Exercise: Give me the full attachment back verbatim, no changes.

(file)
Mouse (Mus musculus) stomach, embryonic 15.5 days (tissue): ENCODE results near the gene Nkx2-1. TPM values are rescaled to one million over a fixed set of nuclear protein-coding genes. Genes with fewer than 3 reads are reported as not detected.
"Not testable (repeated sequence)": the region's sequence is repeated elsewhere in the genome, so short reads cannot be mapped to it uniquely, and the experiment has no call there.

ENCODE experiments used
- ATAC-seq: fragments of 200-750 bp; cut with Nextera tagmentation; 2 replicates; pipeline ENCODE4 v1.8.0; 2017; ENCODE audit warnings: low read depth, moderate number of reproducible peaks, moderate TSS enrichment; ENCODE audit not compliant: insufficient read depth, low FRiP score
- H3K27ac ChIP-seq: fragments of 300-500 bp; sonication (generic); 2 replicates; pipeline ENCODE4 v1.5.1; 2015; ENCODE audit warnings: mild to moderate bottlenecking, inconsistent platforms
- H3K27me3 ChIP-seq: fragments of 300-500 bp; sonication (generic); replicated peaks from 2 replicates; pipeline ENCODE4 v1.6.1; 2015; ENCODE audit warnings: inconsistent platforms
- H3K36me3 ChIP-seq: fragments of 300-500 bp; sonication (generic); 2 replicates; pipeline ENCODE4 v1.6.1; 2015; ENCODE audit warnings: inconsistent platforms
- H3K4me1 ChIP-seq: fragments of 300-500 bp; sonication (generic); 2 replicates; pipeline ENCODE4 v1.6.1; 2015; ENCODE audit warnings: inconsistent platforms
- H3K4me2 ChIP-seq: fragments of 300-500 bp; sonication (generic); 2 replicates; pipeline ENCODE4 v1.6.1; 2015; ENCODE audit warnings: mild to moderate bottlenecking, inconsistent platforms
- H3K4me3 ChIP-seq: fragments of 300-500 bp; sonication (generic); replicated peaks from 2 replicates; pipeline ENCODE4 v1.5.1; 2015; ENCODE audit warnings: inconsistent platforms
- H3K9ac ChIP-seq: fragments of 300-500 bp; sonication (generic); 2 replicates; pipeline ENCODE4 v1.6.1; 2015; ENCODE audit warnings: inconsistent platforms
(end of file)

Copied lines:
Mouse (Mus musculus) stomach, embryonic 15.5 days (tissue): ENCODE results near the gene Nkx2-1. TPM values are rescaled to one million over a fixed set of nuclear protein-coding genes. Genes with fewer than 3 reads are reported as not detected.
"Not testable (repeated sequence)": the region's sequence is repeated elsewhere in the genome, so short reads cannot be mapped to it uniquely, and the experiment has no call there.

ENCODE experiments used
- ATAC-seq: fragments of 200-750 bp; cut with Nextera tagmentation; 2 replicates; pipeline ENCODE4 v1.8.0; 2017; ENCODE audit warnings: low read depth, moderate number of reproducible peaks, moderate TSS enrichment; ENCODE audit not compliant: insufficient read depth, low FRiP score
- H3K27ac ChIP-seq: fragments of 300-500 bp; sonication (generic); 2 replicates; pipeline ENCODE4 v1.5.1; 2015; ENCODE audit warnings: mild to moderate bottlenecking, inconsistent platforms
- H3K27me3 ChIP-seq: fragments of 300-500 bp; sonication (generic); replicated peaks from 2 replicates; pipeline ENCODE4 v1.6.1; 2015; ENCODE audit warnings: inconsistent platforms
- H3K36me3 ChIP-seq: fragments of 300-500 bp; sonication (generic); 2 replicates; pipeline ENCODE4 v1.6.1; 2015; ENCODE audit warnings: inconsistent platforms
- H3K4me1 ChIP-seq: fragments of 300-500 bp; sonication (generic); 2 replicates; pipeline ENCODE4 v1.6.1; 2015; ENCODE audit warnings: inconsistent platforms
- H3K4me2 ChIP-seq: fragments of 300-500 bp; sonication (generic); 2 replicates; pipeline ENCODE4 v1.6.1; 2015; ENCODE audit warnings: mild to moderate bottlenecking, inconsistent platforms
- H3K4me3 ChIP-seq: fragments of 300-500 bp; sonication (generic); replicated peaks from 2 replicates; pipeline ENCODE4 v1.5.1; 2015; ENCODE audit warnings: inconsistent platforms
- H3K9ac ChIP-seq: fragments of 300-500 bp; sonication (generic); 2 replicates; pipeline ENCODE4 v1.6.1; 2015; ENCODE audit warnings: inconsistent platforms